He also tracked down Avestan parallels for the Iranian prehistory; for example, by joining the Avestan tradition about the Kavi dynasty (see KAYANIANS) with the later sources he recognized the exact genealogy of that legendary dynasty (see Nöldeke, 1878b); and he identified the legendary “best Aryan archer” (Avest.) Ǝrəxša- (as soon as this form of his name had been recognized) with Ṭabari’s Areš (see ĀRAŠ) and shed light on the relation between the various accounts of the events in the mythical past (see Nöldeke, 1881).

Among the sources from which Ṭabari has compiled, even if indirectly, his detailed account of the Sasanian history, the lost, late-Sasanian Xwadāy-nāmag “Book of Kings” is the most important, and this is likewise true for all the other Arabic (in particular Ebn al-Moqaffaʿ’s Siyar al-moluk) and Persian renderings of the pre-Islamic Iranian history, not least among them the Šāh-nāma (see below) itself. All the problems of the interrelations between those (partially lost) Middle Persian, New Persian, and Arabic works were taken up by Nöldeke, who reviewed every piece of information with regard to its origin and reliability.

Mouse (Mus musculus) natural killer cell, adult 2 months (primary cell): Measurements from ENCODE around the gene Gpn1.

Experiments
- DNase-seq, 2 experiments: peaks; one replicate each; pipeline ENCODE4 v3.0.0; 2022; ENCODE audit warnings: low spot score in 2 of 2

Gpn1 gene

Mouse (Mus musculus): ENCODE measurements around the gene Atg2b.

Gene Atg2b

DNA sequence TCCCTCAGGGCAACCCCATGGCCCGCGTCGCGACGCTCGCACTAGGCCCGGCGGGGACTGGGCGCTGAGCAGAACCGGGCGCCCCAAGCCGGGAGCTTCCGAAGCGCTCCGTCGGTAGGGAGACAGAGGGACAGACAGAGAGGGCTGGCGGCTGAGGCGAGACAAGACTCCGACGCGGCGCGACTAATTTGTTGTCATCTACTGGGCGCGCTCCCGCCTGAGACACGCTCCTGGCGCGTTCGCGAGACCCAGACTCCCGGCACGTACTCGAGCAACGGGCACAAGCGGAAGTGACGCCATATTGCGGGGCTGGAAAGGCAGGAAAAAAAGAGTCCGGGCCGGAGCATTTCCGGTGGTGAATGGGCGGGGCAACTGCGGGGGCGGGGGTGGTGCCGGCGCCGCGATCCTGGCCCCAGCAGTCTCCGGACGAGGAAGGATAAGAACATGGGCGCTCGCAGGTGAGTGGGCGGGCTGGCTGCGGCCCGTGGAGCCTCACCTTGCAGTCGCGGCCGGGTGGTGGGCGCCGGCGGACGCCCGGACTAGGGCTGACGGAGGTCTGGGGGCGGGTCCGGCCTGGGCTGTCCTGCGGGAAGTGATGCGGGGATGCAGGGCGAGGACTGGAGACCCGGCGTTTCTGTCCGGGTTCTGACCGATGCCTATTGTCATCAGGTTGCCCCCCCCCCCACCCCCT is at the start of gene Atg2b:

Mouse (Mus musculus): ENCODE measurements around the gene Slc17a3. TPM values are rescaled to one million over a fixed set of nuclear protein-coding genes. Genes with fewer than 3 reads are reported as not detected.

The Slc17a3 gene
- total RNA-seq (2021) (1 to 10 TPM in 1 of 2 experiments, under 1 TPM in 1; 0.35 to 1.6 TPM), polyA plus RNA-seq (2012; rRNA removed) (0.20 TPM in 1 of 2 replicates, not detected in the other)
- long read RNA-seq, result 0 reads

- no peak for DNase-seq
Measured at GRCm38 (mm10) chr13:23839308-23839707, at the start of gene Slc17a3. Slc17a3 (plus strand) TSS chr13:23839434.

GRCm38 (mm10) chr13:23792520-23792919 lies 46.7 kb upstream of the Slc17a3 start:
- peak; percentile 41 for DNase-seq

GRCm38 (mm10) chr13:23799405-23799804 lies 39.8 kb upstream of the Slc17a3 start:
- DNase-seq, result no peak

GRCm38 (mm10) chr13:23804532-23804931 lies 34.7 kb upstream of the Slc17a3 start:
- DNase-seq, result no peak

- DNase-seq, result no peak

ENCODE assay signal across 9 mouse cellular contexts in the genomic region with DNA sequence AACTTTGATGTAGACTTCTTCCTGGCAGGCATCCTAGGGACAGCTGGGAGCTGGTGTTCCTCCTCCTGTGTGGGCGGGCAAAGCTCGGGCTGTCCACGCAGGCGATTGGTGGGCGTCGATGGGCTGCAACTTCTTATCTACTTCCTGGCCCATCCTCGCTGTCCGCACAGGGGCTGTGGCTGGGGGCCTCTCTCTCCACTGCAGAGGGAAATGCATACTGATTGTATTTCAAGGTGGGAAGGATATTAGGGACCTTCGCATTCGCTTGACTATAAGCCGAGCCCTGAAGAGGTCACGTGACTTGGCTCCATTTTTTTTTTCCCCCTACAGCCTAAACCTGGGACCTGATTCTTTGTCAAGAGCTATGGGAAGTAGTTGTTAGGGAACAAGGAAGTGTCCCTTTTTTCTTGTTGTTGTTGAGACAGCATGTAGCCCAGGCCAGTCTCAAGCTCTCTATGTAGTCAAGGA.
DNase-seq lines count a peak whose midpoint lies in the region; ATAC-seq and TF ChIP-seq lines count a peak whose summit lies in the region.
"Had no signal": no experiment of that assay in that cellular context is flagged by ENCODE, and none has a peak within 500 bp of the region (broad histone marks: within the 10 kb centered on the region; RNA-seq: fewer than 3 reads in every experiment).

He also recognized that the Sasanian “Book of Kings” is compiled from a variety of sources, among them foreign literary works like the Alexander Romance (the Pahlavi version of which according to Nöldeke [1890] is faithfully reflected by the Syriac translation). For it was clear to Nöldeke that the Iranians had not preserved their own recollections of Alexander (who in Middle Persian is always called Rumi “the Roman”), but heard of him only at the time when the Roman Empire was Iran’s adversary.

Nöldeke dealt frequently with Middle Persian (Pahlavi) language and literature at a time when it had scarcely been studied at all. In the interpretation of Sasanian coins and their legends he was critical of Andreas David Mordtmann’s readings, particularly those of the mint names (see Nöldeke, 1877; 1879d). When Franz Stolze published photographs of Middle Persian (as well as of cuneiform and Arabic) inscriptions from Persepolis and elsewhere in Fārs for the first time, it was Nöldeke who scrutinized the previous interpretations and suggested improved readings for the two texts from the reign of Šābuhr II (1882a). Nöldeke’s review of F. C. Andreas’s Mēnōg ī xrad (1882b) is also of some importance because of his renewed discussion of the use of heterograms and the development of Pahlavi script and language according to the newly edited material. In particular, there is a meticulous discussion of the graphical variation with phonetic versus heterographic writing, illustrated by a number of examples.